Reconceptualizing Due Process in Criminal Justice: Contributions from Law and Social Science


This article challenges the accepted wisdom, at least since the Supreme Court’s decision in Gault, that procedures in juvenile delinquency court should mimic the adult criminal process. The legal basis for this challenge is Gault itself, as well as the other Supreme Court cases that triggered the juvenile justice revolution of the past decades, for all of these cases relied on the due process clause, not the provisions of the Constitution that form the foundation for adult criminal procedure. That means that the central goal in juvenile justice is fundamental fairness, which does not have to be congruent with the adversarial tradition of adult criminal court. Instead, as the Court’s administrative procedure cases illustrate, fundamental fairness theory aims at constructing the procedural framework that best promotes fairness, accuracy and efficiency in the setting in question. Social science, and in particular procedural justice research, can play an important role in fashioning this framework, because it can empirically examine various procedural mechanisms, in various settings, with these objectives in mind. To date, procedural justice research suggests that the procedures associated with the adult criminal process are not optimal even in that setting, much less in a regime focused on rehabilitating or punishing children. We propose a performance-based management system for implementing these legal and scientific insights in the juvenile justice context.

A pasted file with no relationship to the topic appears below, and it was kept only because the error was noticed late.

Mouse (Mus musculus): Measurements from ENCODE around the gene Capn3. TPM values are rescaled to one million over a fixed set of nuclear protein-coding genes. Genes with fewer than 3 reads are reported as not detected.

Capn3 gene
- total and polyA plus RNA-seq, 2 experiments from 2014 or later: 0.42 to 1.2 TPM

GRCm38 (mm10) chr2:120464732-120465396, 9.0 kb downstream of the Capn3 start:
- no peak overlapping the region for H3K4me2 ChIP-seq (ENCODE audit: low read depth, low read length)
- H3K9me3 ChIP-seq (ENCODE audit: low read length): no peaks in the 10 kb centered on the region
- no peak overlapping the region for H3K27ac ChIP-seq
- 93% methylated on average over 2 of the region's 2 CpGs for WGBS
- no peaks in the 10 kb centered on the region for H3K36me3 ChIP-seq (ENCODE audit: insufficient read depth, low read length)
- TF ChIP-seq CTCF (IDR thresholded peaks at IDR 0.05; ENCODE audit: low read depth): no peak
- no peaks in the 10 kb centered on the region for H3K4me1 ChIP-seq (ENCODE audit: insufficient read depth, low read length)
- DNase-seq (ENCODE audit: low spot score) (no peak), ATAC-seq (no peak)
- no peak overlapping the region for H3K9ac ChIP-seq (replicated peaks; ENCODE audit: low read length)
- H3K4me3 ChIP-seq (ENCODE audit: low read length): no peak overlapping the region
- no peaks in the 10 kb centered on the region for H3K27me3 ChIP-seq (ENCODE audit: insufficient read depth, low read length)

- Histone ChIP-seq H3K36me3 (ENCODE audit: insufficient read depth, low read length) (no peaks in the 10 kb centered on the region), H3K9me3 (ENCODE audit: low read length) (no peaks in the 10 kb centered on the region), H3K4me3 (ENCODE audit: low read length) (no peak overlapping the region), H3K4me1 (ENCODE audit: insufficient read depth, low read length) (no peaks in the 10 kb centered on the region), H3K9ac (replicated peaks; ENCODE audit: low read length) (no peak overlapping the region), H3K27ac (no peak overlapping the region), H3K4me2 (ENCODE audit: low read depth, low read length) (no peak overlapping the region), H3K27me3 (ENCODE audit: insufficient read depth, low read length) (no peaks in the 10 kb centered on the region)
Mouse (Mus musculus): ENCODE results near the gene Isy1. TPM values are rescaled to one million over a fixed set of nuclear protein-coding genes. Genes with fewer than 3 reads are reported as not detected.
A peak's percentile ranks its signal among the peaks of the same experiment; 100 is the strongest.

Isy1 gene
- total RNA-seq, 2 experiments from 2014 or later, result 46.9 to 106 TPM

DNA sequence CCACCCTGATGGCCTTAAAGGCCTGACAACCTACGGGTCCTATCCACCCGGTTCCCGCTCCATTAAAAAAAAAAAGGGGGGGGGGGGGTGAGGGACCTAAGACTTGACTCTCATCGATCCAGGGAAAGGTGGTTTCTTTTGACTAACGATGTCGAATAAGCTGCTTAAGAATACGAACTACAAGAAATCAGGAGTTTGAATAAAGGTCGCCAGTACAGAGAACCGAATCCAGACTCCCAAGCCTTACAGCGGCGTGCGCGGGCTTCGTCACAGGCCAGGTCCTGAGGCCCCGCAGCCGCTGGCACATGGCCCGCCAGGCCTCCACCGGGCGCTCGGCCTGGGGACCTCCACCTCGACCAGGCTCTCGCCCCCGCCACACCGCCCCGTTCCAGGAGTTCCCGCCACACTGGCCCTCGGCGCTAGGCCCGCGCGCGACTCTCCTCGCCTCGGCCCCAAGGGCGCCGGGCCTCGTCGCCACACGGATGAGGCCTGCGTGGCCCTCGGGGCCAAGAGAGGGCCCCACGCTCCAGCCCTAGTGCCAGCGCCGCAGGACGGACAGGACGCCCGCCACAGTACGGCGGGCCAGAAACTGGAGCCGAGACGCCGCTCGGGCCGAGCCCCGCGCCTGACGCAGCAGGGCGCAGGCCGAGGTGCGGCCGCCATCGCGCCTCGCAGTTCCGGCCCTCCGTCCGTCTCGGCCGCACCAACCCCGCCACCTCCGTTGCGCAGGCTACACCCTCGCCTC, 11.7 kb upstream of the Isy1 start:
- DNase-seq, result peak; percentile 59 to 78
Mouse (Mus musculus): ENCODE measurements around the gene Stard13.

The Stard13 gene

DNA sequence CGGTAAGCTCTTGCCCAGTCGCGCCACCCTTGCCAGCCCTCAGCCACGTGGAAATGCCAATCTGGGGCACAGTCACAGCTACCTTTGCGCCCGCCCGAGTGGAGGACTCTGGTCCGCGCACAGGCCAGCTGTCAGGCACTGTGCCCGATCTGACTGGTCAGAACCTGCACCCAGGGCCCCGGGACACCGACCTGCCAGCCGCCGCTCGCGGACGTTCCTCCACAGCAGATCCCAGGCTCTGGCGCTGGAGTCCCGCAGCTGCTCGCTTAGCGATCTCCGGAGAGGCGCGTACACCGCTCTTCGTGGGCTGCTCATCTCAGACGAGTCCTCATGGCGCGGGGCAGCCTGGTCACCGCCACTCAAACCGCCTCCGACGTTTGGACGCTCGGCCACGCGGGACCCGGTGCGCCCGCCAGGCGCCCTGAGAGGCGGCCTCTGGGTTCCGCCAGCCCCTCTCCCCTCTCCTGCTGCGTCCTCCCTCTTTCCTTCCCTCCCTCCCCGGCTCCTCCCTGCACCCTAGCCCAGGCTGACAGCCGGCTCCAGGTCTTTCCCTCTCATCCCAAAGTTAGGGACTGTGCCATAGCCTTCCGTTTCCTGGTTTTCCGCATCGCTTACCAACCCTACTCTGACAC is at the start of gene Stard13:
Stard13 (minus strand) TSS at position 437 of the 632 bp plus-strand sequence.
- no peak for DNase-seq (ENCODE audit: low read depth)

Criminal Law | Criminal Procedure | Juvenile Law | Litigation

Date of this Version

August 2005